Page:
Verb He aimed the gun carefully before shooting. Don't aim that pistol at me! He aimed carefully before shooting. Try to aim the antenna in the right direction. She aimed the telescope at a point in the eastern sky. She aimed at a point in the eastern sky. He aimed the stone at the dog but missed. The throw from the shortstop was poorly aimed. well-aimed and badly aimed kicks He aimed his criticism primarily at parents. Noun a political movement whose aim is to promote world peace Our ultimate aim is to create something of lasting value. The book has two basic aims. She was unable to achieve her aims. I started this business with the aim of making a profit. He fired at the target but his aim was off and he missed.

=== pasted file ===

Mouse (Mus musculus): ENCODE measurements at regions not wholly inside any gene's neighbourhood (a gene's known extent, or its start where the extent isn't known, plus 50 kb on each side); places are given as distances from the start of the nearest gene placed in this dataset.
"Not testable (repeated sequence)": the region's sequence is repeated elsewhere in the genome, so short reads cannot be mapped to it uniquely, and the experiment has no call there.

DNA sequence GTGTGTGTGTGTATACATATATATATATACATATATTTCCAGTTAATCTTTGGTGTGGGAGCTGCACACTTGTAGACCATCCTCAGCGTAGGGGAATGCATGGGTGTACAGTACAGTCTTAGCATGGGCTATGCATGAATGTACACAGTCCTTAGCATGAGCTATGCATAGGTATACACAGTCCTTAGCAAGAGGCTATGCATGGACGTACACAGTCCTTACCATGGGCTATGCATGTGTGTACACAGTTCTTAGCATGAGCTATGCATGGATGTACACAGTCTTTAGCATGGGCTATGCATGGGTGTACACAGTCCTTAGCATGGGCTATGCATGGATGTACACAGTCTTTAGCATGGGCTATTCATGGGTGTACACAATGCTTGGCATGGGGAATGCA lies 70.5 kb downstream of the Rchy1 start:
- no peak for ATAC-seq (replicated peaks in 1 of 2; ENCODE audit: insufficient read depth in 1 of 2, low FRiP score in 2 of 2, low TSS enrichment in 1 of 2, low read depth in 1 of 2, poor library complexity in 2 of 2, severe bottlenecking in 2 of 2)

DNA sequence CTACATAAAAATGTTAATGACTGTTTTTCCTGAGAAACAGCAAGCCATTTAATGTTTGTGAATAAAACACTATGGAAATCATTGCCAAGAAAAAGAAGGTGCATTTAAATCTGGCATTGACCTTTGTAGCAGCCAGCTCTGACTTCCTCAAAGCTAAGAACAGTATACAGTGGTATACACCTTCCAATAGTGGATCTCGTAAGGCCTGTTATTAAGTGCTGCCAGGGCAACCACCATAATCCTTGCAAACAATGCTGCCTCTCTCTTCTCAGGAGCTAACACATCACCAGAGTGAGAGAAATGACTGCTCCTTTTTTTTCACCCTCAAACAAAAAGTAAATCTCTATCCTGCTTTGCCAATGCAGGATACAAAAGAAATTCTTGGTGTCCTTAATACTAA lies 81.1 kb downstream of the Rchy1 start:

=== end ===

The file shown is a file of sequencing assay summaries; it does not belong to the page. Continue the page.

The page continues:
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Recent Examples on the Web: Verb That dynamic is often overlooked by companies that aim to get more people online, said Josh Woodward, director of product management at Google. Katie Deighton, WSJ, "Google Rethinks App Design for Internet Novices," 21 Oct. 2020 His claim -- made in a speech from London at a rally in Gujranwala on Friday -- set the tone for the 11-party opposition movement’s series of rallies that aim to oust Khan from power within three months. Ismail Dilawar, Bloomberg.com, "Pakistan Braces For Fresh Protests With Khan Under Pressure," 19 Oct. 2020 Maine Business Daily is part of a fast-growing network of nearly 1,300 websites that aim to fill a void left by vanishing local newspapers across the country. Jack Nicas, New York Times, "As Local News Dies, a Pay-for-Play Network Rises in Its Place," 18 Oct. 2020 Maine Business Daily is part of a fast-growing network of nearly 1,300 websites that aim to fill a void left by vanishing local newspapers across the country. Davey Alba And Jack Nicas New York Times, Star Tribune, "As local news dies, a pay-for-play network rises in its place," 18 Oct. 2020 Apple introduced four new iPhones that aim to capitalize on the emergence of 5G wireless networks, with the technology maker promising that the iPhone 12 will offer higher upload and download speeds and be more durable. Irina Ivanova, CBS News, "Apple unveils iPhone 12 and HomePod Mini," 13 Oct. 2020 About a dozen clinical trials have been registered in a database run by the U.S. National Library of Medicine that aim to evaluate the virus-killing abilities of various oral and nasal rinses in people who have tested positive for the coronavirus. Allyson Chiu, Washington Post, "What those studies on mouthwash and coronaviruses actually mean," 8 Oct. 2020 Each recipient will receive $80 million as part of cost-share agreements between the government and industry that aim for the companies to build two reactors that can be operational within seven years. Josh Siegel, Washington Examiner, "Daily on Energy: US LNG could face pressure from EU’s new methane plans," 14 Oct. 2020 Members of Near West Theatre’s summer youth program share their stories about the impact of the COVID-19 pandemic and the Black Lives Matter movement with virtual performances that aim to connect, support and inspire the community. cleveland, "16 things to do in Cleveland this weekend, October 9-11," 8 Oct. 2020 Recent Examples on the Web: Noun If the Hummer's off-road credentials don't convince you that GMC is taking aim at Jeep's Gladiator and Wrangler, maybe its four-panel removable roof will. Annie White, Car and Driver, "What We Know about the 2022 GMC Hummer EV's Removable Roof," 21 Oct. 2020 Political action committees connected to Senator Chuck Schumer, Democrat of New York and the minority leader, have pumped tens of millions of dollars into the race, taking aim at Ms. Ernst. Luke Broadwater, New York Times, "Ernst Struggles in Iowa as Republicans Battle to Hold Senate Amid Trump’s Woes," 17 Oct. 2020 For his part, Trump appears to be joining in taking aim at NBC News. oregonlive, "Joe Biden, Donald Trump host dueling town halls tonight: Time, TV channels, how to watch free live streams online (10/15/2020)," 15 Oct. 2020 The Democratic governors of all three states say the fires are a consequence of climate change, taking aim at President Donald Trump ahead of his visit Monday to California for a fire briefing. Lindsay Whitehurst And Sara Cline, The Christian Science Monitor, "Death toll rises as firefighters battle West Coast wildfires," 14 Sep. 2020 Speaking of the pandemic, hackers are taking aim at the medical establishment. Aaron Pressman, Fortune, "A goodbye after 19 years," 5 Oct. 2020 Around 200 people demonstrated in Brussels against coronavirus restrictions in early September, taking particular aim at mask requirements. Megan Specia, New York Times, "As Europe’s Coronavirus Cases Rise, So Do Voices Crying Hoax," 28 Sep. 2020 For decades now, Americans have been taking aim at and tearing down public authorities and institutions, denying the possibility of achieving a truly neutral and fair-minded standpoint on the world. Damon Linker, TheWeek, "The 2000 presidential election, on steroids," 25 Sep. 2020 Taking aim at big pharma unites Democrats and Republicans, and with good reason. San Diego Union-Tribune, "With November election looming, San Diego’s biotech community eyes policy issues," 20 Sep. 2020